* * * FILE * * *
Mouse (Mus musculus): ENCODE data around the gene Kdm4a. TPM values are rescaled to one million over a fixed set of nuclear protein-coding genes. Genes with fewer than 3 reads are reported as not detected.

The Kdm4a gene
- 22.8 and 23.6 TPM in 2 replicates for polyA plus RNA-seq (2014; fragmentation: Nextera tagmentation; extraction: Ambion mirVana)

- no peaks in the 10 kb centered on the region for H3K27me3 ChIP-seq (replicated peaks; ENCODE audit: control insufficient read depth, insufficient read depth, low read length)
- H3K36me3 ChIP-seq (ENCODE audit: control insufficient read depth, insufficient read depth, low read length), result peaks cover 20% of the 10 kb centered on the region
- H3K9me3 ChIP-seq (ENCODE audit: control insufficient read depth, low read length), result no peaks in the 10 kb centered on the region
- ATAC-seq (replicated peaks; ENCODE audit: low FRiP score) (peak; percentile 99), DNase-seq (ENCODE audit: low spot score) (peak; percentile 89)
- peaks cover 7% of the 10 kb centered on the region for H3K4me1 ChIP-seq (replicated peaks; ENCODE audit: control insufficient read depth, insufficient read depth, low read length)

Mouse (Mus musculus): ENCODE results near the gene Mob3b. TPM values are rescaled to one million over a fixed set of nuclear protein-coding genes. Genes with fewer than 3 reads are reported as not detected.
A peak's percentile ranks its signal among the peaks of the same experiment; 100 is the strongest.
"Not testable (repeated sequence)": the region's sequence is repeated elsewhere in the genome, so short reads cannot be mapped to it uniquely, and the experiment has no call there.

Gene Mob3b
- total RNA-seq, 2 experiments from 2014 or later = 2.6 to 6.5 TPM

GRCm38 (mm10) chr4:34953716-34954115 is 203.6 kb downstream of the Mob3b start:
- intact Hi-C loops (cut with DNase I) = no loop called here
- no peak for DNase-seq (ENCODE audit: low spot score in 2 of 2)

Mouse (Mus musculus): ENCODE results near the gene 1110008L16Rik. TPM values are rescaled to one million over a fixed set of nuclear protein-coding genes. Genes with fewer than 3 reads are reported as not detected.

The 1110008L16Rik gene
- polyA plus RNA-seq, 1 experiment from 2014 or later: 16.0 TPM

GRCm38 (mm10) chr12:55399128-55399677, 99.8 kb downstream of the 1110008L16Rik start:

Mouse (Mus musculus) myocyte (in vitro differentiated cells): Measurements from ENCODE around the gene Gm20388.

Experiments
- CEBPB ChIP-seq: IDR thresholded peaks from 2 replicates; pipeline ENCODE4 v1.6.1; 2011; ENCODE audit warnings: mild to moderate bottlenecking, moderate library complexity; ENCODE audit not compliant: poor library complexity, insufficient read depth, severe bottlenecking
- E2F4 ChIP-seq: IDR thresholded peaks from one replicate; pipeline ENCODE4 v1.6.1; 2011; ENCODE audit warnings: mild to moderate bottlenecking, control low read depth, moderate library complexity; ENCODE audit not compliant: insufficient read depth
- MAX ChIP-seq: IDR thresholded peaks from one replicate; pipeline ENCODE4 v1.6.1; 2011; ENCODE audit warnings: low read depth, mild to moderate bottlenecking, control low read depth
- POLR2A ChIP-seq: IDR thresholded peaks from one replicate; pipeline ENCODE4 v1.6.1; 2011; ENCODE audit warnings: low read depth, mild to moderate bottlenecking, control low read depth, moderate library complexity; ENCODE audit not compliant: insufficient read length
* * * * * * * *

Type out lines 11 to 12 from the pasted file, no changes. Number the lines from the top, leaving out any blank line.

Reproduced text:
"Not testable (repeated sequence)": the region's sequence is repeated elsewhere in the genome, so short reads cannot be mapped to it uniquely, and the experiment has no call there.

Gene Mob3b